Posts 439
Mark Stevens | Forum Activity | Replied: Mon, Dec 14 2009 4:57 AM

Jon Rumble:
Really? I thought the ESV was the spiritual successor to the NRSV... Why do you think its inaccurate?

There  is absolutely no relationship between the two! The two have completely different translation committees.

Jon I would love to discuss what I don't like (and it is personal - I have no problem for the most part with the translation) but here is the place and it causes the kind of divisions between Christians not seen since the Calvinist/Arminianism debate in seminary! Wink My personal preference is for gender inclusive so i would like to be able to choose that option in my exegetical guide.

Posts 3810
spitzerpl | Forum Activity | Replied: Mon, Dec 14 2009 4:59 AM

Which part of the exegetical guide keeps using the ESV for you?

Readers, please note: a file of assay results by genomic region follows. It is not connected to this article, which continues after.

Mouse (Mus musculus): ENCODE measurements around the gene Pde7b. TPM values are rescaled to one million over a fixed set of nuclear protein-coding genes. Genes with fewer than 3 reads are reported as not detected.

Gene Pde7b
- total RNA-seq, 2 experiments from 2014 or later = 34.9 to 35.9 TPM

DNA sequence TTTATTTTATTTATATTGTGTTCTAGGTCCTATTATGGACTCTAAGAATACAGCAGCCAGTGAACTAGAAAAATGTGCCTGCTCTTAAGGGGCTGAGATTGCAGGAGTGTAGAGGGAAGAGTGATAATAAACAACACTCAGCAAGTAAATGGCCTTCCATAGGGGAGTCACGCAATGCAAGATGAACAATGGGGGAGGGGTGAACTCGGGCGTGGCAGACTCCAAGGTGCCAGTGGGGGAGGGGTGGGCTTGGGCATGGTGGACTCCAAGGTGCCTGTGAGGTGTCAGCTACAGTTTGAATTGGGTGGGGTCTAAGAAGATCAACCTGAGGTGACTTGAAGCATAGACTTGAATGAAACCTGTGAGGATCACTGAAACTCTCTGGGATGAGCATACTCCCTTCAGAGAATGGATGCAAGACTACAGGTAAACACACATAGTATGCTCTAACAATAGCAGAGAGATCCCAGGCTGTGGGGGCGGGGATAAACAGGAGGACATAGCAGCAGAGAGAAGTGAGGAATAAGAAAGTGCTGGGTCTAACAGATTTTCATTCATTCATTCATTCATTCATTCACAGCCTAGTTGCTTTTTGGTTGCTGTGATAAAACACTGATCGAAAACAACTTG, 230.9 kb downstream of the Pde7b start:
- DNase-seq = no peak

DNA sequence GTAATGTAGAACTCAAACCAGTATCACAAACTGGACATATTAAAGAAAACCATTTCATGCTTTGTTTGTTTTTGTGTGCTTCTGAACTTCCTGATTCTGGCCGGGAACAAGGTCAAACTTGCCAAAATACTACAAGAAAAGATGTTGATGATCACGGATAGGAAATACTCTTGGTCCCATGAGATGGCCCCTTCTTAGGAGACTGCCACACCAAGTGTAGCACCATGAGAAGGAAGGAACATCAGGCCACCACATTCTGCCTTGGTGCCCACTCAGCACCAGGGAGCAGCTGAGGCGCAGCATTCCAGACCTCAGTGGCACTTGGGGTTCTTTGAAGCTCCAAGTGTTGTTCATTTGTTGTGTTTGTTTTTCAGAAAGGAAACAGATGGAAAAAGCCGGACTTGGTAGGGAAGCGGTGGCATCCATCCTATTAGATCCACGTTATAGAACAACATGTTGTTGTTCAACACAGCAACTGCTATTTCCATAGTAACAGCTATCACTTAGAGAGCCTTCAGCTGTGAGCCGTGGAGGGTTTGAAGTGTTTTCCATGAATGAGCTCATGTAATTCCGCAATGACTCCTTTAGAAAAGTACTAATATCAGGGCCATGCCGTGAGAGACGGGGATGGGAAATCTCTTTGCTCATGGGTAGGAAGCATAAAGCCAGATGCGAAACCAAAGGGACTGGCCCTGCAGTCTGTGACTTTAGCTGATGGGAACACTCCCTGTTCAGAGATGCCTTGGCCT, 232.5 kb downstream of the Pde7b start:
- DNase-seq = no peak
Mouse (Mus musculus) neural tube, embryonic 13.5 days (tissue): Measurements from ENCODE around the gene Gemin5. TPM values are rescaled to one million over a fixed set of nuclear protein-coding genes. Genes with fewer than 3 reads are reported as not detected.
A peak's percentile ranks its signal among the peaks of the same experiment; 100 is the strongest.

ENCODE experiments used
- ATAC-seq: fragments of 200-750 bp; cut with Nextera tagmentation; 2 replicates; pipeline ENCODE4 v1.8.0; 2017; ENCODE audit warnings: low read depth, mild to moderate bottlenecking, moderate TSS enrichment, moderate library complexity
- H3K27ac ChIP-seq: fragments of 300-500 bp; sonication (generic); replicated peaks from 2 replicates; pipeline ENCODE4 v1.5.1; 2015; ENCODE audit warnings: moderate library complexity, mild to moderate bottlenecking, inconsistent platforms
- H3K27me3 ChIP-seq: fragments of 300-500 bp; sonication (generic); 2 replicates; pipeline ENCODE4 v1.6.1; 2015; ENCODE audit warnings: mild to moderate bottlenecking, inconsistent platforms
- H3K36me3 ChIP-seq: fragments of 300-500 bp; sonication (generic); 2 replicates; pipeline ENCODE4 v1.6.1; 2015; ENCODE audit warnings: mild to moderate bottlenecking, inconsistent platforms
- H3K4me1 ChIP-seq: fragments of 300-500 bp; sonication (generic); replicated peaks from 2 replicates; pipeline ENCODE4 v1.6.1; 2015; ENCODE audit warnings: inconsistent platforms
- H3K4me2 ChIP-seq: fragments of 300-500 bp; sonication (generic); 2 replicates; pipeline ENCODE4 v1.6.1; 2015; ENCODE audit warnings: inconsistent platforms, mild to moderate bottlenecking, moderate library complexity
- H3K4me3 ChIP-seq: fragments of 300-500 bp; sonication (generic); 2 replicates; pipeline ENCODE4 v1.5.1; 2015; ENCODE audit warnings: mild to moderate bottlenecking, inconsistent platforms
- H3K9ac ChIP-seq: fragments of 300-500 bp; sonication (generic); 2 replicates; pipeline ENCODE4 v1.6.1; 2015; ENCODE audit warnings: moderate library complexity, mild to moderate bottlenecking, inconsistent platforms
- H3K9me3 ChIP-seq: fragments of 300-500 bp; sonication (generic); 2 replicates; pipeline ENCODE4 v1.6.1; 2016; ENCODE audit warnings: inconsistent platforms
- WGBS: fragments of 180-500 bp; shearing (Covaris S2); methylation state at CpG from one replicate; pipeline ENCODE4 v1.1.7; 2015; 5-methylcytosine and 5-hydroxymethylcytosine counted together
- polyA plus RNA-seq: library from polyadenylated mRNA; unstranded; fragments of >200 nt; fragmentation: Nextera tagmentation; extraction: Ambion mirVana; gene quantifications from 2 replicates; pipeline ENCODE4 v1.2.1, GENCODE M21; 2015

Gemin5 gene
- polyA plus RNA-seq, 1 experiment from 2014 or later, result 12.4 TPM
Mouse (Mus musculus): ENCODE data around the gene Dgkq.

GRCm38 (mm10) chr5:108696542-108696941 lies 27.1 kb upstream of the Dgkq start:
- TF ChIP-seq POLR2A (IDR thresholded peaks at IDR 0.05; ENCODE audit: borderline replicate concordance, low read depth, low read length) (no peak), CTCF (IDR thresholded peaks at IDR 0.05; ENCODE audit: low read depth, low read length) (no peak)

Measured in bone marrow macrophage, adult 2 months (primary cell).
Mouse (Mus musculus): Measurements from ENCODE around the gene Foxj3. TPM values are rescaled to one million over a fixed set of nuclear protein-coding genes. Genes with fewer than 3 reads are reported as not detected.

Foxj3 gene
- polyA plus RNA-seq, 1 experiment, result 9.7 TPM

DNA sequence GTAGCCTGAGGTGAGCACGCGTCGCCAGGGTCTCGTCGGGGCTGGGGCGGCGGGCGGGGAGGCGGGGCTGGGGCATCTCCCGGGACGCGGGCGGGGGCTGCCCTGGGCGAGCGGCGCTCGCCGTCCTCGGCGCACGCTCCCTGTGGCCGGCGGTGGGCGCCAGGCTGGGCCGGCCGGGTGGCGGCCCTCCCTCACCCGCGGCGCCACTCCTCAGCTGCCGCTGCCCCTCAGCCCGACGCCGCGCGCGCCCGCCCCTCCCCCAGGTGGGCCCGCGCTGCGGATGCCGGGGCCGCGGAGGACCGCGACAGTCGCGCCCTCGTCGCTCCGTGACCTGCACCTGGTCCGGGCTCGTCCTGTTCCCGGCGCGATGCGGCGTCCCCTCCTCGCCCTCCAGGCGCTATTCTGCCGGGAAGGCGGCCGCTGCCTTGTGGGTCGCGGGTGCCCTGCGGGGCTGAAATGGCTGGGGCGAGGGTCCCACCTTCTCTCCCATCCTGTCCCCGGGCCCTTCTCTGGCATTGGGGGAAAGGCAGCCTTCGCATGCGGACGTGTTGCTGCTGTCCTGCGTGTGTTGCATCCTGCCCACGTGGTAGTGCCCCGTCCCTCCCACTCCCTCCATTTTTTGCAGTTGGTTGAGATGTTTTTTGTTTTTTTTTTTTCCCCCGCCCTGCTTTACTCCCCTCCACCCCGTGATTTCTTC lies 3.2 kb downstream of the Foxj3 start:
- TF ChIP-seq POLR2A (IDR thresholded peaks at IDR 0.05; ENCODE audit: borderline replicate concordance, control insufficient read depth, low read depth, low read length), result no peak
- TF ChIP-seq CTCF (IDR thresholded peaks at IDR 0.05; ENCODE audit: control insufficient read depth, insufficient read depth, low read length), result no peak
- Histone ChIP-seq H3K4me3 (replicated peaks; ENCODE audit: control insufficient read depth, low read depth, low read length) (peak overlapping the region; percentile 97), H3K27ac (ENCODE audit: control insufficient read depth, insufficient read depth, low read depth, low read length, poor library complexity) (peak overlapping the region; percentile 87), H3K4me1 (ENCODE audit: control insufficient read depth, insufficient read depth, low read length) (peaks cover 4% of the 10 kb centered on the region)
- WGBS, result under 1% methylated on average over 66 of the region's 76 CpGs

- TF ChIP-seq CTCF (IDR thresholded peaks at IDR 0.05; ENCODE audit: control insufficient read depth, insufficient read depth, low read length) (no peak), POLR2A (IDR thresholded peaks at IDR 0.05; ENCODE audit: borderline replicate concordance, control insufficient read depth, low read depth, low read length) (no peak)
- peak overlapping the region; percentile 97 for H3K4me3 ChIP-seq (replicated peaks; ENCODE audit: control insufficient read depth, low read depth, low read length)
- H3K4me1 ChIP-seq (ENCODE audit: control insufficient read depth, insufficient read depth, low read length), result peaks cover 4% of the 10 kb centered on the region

Posts 439
Mark Stevens | Forum Activity | Replied: Mon, Dec 14 2009 5:18 AM

Philip Spitzer:

Which part of the exegetical guide keeps using the ESV for you?

I use NA27 as my preferred NT text in the exegetical guide, It automatically chooses the ESV as the interlinear...much to my annoyance! Apparently this can't be changed. I actually despise the translation but tell very few people (so please keep it to yourself). Actually that is unfair, I despise all of the ESV users who criticise and spread falsities about the TNIV which leaves me with a negative feeling toward the ESV...actually it is quite painful and I don't like to talk about it! Wink

 

Posts 687
Jon | Forum Activity | Replied: Mon, Dec 14 2009 5:31 AM

MarkStevens:
I despise all of the ESV users who criticise and spread falsities about the TNIV

Fair enough... Christians can be so annoying Big Smile

I tend to use the TNIV for reading and the ESV for study; in the print versions it carries gender neutral language in the margin where appropriate.

I think there is a relationship between ESV and NRSV though as I they're both revisions of the RSV; and doing compare versions (cluster graph in L4) they're often more similar to each other than anything else...

Re: the exegetical guide use of the ESV, do you have another English version with interlinear prioritised higher?